Thinking about Art Education? Think again

On the 22nd February 2023 the long awaited Curriculum Research Review into Art & Design will be published. AccessArt will be at the launch, and we’ll be feeding back our views on the report at a later date. But before that day, and we all embark on a discussion about its pedological intricacies, I wanted to take the opportunity to do what AccessArt always tries to do, namely to help us “open up and out” our thinking about art education and how we might best enable a rich creative experience for all.


Common snipe, illustration from Bijutsu Sekai (1893-1896) by Watanabe Seitei, a prominent Kacho-ga artist.
Common snipe, illustration from Bijutsu Sekai (1893-1896) by Watanabe Seitei, a prominent Kacho-ga artist.

Before we get bogged down in what Ofsted thinks and wants, let’s give ourselves space to think about art education from a very human perspective, rather than from a directive.

So, I’d like to ask you to:

  • Put aside any thoughts about how we should or could teach art

  • Put aside any insecurities about how qualified or inexperienced you feel to teach art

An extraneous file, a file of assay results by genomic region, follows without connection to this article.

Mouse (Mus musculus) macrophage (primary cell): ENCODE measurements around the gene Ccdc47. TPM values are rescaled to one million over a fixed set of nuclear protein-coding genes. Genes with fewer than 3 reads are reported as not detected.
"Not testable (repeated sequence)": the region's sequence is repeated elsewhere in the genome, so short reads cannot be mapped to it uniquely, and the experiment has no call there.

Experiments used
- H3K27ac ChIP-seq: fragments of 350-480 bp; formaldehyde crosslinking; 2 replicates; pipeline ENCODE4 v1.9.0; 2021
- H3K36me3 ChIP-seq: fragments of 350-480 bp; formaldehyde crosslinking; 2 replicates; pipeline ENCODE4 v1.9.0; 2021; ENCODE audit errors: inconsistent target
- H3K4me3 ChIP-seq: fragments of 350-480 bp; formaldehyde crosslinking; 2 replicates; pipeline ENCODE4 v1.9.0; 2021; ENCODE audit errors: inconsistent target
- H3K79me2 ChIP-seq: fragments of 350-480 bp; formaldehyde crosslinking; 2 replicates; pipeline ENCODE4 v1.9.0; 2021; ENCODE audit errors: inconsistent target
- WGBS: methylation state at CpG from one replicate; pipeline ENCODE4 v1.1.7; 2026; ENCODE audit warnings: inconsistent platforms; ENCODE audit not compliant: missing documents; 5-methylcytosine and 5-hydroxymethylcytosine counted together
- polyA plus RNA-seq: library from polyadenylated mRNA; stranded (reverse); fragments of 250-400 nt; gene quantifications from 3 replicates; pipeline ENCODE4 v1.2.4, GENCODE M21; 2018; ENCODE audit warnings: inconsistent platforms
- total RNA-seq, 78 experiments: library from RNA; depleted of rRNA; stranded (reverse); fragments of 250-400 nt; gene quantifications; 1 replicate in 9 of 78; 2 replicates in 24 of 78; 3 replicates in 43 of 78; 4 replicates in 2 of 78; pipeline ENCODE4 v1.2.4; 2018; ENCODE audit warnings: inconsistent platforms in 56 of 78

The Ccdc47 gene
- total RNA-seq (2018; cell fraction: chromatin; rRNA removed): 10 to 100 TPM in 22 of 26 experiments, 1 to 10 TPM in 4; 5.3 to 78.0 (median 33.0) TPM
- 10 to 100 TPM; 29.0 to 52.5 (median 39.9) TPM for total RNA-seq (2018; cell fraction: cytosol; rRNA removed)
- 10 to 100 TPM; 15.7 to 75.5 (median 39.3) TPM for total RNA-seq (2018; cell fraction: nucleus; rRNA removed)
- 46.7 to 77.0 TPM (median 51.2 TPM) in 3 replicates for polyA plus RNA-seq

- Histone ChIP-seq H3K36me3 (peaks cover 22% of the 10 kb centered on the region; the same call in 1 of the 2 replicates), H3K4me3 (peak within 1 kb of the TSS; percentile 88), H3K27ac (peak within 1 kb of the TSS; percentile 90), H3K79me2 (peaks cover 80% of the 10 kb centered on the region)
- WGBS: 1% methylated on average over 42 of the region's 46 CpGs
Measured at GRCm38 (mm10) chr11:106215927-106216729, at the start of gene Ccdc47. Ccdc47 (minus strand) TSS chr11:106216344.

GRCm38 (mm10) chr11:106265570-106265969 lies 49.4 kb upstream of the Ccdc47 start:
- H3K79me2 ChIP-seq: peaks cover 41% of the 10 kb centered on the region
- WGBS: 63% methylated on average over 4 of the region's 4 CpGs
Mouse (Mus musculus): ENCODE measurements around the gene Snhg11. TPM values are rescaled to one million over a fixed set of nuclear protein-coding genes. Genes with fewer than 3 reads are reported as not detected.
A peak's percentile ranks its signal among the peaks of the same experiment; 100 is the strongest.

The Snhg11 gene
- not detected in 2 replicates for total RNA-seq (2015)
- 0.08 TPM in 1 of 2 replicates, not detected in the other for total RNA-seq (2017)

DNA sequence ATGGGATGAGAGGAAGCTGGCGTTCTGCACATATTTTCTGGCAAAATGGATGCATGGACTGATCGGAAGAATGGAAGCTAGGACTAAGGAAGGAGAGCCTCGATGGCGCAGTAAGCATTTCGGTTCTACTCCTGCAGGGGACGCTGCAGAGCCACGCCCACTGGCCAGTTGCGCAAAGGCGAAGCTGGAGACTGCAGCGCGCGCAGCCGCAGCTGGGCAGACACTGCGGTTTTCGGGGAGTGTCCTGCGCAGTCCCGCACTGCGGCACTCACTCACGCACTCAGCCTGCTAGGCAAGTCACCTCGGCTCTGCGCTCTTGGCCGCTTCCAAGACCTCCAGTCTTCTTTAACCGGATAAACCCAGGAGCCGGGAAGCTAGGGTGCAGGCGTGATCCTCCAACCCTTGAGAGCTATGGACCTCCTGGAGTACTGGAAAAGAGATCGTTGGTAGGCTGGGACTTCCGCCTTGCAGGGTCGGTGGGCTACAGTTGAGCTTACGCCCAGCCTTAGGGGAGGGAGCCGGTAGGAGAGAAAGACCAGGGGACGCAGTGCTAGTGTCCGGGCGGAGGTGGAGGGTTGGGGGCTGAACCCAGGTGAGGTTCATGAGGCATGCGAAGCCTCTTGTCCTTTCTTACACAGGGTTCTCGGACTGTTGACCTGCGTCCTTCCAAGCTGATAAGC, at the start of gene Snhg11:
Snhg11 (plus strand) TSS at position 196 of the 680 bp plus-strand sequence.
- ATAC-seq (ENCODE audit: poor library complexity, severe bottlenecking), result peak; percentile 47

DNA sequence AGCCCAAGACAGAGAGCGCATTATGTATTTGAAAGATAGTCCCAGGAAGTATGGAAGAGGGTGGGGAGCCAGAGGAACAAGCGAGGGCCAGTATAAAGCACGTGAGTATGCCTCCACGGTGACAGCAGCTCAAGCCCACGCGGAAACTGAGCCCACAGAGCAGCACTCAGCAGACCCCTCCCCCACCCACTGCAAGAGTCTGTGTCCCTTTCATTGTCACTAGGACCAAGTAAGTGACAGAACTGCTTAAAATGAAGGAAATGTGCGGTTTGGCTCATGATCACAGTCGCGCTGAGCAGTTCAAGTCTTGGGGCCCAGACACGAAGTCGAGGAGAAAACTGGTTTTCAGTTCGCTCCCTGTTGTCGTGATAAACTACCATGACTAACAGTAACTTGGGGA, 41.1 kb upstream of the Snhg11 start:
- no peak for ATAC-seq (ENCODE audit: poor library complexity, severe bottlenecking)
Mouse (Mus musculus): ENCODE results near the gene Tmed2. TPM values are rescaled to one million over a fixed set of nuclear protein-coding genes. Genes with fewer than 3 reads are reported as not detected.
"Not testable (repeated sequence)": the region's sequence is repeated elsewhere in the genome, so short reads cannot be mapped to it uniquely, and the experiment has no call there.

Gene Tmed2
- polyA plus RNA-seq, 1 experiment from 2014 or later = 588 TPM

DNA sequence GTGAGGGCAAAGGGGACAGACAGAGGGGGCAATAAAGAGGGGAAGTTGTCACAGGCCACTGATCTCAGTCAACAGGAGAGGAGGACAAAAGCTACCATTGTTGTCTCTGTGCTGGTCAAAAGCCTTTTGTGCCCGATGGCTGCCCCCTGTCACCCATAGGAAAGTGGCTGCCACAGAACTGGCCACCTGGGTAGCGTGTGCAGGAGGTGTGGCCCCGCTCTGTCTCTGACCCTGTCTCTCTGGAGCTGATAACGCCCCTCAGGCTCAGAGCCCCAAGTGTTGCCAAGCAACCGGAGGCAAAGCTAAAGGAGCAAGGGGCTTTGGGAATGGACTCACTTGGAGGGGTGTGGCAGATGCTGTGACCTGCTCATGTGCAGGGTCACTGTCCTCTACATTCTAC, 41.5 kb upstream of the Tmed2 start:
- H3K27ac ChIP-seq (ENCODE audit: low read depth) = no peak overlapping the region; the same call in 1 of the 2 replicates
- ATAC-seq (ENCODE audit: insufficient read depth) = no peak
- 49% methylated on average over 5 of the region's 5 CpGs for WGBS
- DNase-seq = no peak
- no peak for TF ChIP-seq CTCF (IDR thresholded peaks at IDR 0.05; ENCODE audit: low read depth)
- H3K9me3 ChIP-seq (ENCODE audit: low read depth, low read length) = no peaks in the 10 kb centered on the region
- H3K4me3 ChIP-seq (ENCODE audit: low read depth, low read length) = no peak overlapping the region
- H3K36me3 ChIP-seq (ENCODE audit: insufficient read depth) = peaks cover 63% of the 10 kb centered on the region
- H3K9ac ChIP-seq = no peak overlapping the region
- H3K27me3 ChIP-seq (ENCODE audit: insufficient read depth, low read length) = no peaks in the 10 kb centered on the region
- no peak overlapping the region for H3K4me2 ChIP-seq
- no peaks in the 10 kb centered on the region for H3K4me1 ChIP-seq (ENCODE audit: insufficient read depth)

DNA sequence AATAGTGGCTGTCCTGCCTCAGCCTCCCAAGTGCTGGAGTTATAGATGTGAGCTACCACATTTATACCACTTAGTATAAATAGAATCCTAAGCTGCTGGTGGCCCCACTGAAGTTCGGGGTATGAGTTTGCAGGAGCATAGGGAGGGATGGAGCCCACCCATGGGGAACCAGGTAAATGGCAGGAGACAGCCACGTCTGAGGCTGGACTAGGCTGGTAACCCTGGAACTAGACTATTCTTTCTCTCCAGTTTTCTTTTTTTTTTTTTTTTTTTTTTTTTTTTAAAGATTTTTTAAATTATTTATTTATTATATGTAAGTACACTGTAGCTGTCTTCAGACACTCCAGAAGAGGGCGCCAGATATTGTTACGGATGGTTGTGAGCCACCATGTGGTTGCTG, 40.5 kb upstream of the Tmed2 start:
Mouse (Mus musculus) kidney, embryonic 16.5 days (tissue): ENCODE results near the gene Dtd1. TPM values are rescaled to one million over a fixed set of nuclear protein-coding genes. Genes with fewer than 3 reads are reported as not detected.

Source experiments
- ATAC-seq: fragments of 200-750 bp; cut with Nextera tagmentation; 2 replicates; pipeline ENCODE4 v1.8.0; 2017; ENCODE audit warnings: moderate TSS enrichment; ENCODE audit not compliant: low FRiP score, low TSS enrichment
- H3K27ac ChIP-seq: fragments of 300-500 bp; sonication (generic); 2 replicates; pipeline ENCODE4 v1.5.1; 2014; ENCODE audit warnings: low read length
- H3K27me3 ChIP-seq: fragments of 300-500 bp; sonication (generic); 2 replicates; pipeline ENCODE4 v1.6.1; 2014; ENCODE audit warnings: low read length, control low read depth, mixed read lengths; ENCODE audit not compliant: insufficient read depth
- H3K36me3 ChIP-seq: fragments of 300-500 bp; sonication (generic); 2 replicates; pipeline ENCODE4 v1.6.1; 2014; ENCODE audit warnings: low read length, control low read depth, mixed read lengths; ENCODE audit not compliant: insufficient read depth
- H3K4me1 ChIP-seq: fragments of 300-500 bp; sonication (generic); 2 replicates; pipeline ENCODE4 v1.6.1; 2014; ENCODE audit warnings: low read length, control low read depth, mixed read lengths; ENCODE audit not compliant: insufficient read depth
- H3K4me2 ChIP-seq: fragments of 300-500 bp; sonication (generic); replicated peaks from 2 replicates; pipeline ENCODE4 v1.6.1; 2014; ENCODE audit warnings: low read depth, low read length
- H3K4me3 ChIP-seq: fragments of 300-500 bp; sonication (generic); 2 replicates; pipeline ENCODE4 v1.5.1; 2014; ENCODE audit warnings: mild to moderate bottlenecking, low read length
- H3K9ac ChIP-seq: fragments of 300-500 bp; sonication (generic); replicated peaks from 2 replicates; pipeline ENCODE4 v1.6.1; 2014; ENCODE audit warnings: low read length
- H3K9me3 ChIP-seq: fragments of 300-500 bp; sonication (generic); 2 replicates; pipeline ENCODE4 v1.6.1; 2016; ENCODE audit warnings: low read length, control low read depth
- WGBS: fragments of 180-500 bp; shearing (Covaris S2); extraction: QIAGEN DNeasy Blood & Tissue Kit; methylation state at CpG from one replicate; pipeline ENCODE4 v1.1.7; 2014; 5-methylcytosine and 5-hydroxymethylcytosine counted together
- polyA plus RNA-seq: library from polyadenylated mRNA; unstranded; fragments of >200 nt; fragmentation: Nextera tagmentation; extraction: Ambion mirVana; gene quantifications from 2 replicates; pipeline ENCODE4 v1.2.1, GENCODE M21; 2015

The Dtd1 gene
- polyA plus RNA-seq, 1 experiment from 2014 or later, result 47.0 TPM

• Put aside any thoughts about what Ofsted or SLT wants…

Instead, as one human to another, I’d like to ask you:

  • How important do YOU think it is that we make time for making (art, dance, music, film, architecture, design, craft…?)

  • If art wasn’t on the curriculum, would you still teach it? And if yes, why?

  • What would you hope to achieve?

Big questions, and I’m certain your answer depends on your own upbringing and attitude to what creativity means to you, but it’s important we really think about this, to get us out of the sticky mess of what we should teach and how and when, and into the much more powerful “WHY?”

Perhaps you landed, in your answers, on the word creativity. Sometimes, when we talk about art education, it feels like we have forgotten the purpose of teaching art (or facilitating an exploration of art, which feels much more appropriate) is about enabling individual and collective creativity.